PORTLAND — Greater Portland’s supplier of natural gas is set to begin a 14-year, $60 million project to replace or upgrade more than 100 miles of underground gas pipeline throughout Portland and Westbrook.

The replacement project is one of the largest of its kind ever undertaken in the Northeast, according to Unitil, the Hampton, N.H.-based company that operates the system. Unitil bought Northern Utilities in 2008.

Work is expected to start in early April in Portland’s Old Port. Construction also is set this year for the Veranda Street-Washington Avenue area. No work will be done during the winter.

Unitil says there are no imminent safety concerns with the network but some cast iron lines are more than a century old and must be replaced. They will be upgraded to plastic pipe.

As part of the project, Unitil will install 10,000 automatic shutoffs that can turn off gas to sections of the system in case of excess pressure buildup.

The project will modernize the area’s gas infrastructure and make it better able to meet the growing demand for natural gas in Maine, says Unitil. The work won’t expand the network in Greater Portland, but the new pipes will handle higher pressures, which will give more commercial customers access to gas.

The project was approved last year by the Maine Public Utilities Commission, which sought to balance the pace of replacement with the cost for Unitil’s 28,000 customers. The cost to ratepayers will be the subject of a rate case before the PUC later this year.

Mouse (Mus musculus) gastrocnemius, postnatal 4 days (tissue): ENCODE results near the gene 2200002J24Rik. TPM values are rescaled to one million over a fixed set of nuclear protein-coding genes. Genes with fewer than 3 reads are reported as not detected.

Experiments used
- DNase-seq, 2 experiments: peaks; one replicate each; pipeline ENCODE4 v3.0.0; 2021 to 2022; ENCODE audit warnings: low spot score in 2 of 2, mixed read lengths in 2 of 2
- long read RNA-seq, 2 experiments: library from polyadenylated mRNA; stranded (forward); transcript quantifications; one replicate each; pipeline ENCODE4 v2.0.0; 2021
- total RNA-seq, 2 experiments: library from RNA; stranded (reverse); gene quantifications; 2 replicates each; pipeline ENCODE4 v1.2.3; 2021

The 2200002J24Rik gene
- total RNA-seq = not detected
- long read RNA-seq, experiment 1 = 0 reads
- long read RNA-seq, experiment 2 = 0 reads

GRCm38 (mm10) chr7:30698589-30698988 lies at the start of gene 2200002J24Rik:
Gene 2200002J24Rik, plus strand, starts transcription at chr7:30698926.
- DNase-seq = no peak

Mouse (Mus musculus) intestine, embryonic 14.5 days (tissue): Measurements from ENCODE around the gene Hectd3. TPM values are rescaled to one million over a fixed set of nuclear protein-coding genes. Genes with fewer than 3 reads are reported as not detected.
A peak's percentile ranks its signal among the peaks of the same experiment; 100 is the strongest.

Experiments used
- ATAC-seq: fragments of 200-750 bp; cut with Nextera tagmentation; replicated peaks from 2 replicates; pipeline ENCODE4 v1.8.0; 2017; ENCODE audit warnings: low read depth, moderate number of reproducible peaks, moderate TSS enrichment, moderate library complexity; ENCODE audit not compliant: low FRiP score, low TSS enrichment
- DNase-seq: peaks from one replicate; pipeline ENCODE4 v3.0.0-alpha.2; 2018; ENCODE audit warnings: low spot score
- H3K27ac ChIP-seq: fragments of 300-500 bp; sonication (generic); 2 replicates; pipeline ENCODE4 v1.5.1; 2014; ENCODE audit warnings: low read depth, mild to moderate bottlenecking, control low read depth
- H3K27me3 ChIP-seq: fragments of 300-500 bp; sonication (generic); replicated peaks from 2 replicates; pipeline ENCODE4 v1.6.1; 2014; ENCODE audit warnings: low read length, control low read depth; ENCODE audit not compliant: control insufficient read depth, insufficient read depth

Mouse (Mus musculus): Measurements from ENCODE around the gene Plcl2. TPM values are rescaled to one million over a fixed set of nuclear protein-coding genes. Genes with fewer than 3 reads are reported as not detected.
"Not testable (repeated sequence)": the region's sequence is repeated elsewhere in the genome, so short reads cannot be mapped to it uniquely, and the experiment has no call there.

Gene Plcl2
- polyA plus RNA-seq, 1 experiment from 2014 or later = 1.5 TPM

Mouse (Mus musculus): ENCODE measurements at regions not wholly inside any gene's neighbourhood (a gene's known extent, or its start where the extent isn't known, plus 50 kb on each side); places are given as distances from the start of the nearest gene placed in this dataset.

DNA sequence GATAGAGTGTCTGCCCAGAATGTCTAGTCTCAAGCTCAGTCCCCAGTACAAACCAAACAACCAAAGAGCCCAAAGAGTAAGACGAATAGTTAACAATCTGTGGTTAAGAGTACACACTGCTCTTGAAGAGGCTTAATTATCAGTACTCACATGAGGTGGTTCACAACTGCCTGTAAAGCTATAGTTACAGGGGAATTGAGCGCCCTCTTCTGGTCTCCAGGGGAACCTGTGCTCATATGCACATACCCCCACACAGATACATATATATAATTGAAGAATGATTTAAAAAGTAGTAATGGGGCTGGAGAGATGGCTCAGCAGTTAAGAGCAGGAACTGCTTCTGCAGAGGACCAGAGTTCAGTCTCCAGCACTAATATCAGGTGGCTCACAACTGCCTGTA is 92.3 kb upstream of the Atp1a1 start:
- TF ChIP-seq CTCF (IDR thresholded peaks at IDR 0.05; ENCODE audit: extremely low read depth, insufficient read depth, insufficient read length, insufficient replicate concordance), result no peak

An average home customer who heats with natural gas and uses 110,000 cubic feet a year now pays $1,660, according to Unitil.

Wholesale natural-gas prices have dropped sharply, making the fuel an attractive choice for businesses and homeowners. Falling supply prices have reduced average rates for customers by 20 percent over the past two years, said Alec O’Meara, a Unitil spokesman.

Unitil’s upgrade is good for Maine, said state Rep. Jon Hinck, D-Portland. Hinck and other lawmakers from the area intervened in the PUC case last year, in an effort to expand the timeline and reduce the annual cost to ratepayers.

“I am pleased that legislator intervention, along with the public advocate, will make sure that this is done without a major rate shock,” Hinck said. “With natural gas prices moderating as a result of major domestic gas finds and new recovery techniques, Maine is well served by keeping the pipeline infrastructure in good shape.”

Unitil has selected New England Utility Constructors as the contractor for the project. Thirty to 40 workers are expected to be involved with the job.

The company says it will restore roadways, sidewalks and lawns after construction and will try to minimize disruptions to homes and businesses during excavation.

Staff Writer Tux Turkel can be contacted at 791-6462 or at: tturkel@pressherald.com